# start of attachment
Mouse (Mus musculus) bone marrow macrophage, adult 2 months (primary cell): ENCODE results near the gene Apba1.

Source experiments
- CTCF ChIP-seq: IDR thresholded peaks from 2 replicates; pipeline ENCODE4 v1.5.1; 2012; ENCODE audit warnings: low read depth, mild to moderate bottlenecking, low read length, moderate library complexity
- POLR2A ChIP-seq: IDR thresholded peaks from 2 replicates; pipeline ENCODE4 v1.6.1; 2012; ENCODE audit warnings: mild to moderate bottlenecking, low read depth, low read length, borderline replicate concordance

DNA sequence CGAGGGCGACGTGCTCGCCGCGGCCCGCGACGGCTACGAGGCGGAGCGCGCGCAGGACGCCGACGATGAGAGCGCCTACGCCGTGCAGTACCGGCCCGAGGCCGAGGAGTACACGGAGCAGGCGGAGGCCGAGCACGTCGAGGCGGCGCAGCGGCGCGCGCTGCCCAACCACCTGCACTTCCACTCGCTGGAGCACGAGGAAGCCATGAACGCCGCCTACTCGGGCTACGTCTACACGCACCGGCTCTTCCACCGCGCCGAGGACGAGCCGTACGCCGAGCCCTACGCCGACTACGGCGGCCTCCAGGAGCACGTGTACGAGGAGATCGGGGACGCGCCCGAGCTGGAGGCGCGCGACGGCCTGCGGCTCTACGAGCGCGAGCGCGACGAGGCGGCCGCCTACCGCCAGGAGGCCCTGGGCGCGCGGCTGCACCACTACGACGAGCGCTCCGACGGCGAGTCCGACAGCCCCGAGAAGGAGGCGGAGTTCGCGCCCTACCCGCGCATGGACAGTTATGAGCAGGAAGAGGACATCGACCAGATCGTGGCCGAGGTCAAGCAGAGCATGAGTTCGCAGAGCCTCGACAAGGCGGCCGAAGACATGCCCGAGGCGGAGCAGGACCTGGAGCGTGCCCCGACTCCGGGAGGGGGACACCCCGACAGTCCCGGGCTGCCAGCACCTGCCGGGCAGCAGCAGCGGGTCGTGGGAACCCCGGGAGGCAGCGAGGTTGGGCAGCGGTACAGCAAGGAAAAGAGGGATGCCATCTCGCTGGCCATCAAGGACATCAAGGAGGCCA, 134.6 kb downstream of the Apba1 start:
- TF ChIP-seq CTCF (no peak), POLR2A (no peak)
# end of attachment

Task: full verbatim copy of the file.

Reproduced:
Mouse (Mus musculus) bone marrow macrophage, adult 2 months (primary cell): ENCODE results near the gene Apba1.

Source experiments
- CTCF ChIP-seq: IDR thresholded peaks from 2 replicates; pipeline ENCODE4 v1.5.1; 2012; ENCODE audit warnings: low read depth, mild to moderate bottlenecking, low read length, moderate library complexity
- POLR2A ChIP-seq: IDR thresholded peaks from 2 replicates; pipeline ENCODE4 v1.6.1; 2012; ENCODE audit warnings: mild to moderate bottlenecking, low read depth, low read length, borderline replicate concordance

DNA sequence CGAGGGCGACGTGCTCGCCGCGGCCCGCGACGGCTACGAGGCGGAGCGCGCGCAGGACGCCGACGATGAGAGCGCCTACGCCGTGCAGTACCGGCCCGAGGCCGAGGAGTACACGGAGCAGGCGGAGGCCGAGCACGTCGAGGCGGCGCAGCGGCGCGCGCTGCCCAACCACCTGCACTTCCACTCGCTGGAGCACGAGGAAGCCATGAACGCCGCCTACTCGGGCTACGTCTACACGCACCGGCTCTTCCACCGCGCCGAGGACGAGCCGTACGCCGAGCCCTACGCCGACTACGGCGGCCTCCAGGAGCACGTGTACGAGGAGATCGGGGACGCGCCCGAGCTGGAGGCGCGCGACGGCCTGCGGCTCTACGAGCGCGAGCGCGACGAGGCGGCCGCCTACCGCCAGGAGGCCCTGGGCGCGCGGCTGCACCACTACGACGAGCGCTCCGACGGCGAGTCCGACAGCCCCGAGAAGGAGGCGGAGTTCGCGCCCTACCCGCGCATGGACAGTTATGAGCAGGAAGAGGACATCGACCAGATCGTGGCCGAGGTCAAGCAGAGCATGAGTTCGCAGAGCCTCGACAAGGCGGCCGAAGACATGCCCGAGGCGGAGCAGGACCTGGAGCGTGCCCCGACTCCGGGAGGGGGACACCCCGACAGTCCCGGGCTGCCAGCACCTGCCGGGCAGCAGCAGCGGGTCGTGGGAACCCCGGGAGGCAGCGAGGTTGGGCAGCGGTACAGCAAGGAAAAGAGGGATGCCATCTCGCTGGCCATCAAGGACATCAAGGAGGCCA, 134.6 kb downstream of the Apba1 start:
- TF ChIP-seq CTCF (no peak), POLR2A (no peak)